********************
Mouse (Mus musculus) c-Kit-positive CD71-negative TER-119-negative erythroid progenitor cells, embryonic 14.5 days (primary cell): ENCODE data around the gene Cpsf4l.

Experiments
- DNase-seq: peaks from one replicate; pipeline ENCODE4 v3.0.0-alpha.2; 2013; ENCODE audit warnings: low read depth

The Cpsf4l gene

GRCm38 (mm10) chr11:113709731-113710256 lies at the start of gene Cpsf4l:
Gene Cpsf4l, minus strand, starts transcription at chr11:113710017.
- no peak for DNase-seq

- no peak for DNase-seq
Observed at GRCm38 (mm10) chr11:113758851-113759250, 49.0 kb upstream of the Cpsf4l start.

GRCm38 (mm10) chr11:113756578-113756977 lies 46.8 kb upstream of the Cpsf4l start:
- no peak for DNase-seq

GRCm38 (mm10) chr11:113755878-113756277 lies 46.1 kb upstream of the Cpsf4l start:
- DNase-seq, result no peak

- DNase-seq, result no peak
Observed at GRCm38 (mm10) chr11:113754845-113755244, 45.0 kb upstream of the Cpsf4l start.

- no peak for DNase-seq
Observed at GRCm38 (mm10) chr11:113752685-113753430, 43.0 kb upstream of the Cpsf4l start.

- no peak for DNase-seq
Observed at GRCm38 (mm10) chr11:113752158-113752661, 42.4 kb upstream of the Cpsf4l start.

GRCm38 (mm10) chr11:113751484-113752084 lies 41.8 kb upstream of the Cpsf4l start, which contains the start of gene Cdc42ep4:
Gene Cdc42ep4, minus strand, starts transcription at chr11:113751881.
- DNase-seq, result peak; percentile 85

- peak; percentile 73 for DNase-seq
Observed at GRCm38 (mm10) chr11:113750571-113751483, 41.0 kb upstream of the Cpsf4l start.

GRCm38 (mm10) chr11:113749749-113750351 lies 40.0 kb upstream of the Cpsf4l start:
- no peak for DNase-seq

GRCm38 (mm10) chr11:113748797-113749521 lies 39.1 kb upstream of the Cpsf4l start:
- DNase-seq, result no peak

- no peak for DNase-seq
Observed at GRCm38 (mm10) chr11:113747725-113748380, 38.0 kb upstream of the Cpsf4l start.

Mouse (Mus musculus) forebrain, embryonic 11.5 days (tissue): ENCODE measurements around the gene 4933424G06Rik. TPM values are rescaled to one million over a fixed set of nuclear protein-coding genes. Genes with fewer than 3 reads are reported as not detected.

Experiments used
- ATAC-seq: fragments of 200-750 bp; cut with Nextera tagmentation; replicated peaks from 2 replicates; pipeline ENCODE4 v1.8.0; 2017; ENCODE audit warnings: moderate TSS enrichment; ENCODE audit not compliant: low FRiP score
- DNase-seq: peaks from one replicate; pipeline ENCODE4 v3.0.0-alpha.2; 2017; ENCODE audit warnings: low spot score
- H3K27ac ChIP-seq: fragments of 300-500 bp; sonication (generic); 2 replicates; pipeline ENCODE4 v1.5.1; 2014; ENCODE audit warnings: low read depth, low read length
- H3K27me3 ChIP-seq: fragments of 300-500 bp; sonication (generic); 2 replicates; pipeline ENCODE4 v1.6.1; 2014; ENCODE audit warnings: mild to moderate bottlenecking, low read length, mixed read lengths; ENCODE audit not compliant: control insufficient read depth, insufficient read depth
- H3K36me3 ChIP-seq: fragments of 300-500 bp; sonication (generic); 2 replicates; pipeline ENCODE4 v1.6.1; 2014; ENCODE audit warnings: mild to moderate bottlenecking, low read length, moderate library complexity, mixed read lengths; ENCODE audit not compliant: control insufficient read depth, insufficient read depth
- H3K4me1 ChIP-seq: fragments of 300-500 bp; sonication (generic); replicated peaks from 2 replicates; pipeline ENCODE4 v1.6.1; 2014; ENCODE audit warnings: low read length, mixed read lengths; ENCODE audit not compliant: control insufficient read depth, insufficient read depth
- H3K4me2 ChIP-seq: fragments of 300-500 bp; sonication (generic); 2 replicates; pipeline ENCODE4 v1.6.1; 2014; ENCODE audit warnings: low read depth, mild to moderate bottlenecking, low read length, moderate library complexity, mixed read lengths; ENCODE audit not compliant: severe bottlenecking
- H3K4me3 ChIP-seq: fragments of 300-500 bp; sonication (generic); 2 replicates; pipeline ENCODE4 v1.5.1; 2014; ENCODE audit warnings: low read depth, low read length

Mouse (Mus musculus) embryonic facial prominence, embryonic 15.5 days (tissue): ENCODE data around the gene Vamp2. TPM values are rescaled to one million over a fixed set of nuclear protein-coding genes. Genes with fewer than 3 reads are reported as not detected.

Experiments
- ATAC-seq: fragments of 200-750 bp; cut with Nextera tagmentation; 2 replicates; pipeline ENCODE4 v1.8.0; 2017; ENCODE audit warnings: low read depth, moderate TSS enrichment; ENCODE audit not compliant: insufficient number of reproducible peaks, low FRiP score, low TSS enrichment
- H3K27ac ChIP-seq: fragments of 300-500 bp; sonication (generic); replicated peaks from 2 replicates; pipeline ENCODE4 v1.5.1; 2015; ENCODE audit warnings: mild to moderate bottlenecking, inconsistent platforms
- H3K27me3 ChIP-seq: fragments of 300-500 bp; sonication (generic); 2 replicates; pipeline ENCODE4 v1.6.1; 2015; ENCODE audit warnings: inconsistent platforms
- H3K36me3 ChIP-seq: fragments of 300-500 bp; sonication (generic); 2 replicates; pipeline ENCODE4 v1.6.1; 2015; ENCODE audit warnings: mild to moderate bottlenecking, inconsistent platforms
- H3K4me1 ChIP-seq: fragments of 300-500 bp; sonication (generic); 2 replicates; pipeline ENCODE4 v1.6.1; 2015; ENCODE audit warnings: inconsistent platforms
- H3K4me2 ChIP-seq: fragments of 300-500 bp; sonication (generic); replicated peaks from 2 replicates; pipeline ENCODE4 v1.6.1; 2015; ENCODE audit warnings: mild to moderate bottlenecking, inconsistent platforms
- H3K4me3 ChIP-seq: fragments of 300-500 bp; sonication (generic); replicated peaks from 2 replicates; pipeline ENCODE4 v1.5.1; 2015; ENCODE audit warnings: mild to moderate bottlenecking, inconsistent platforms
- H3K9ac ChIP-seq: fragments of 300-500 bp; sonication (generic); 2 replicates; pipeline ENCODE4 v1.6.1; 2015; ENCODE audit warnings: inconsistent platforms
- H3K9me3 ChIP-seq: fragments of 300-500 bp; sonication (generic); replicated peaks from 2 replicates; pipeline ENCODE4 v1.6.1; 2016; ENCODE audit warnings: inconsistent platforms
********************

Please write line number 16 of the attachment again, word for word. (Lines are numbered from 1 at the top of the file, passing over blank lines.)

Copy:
- no peak for DNase-seq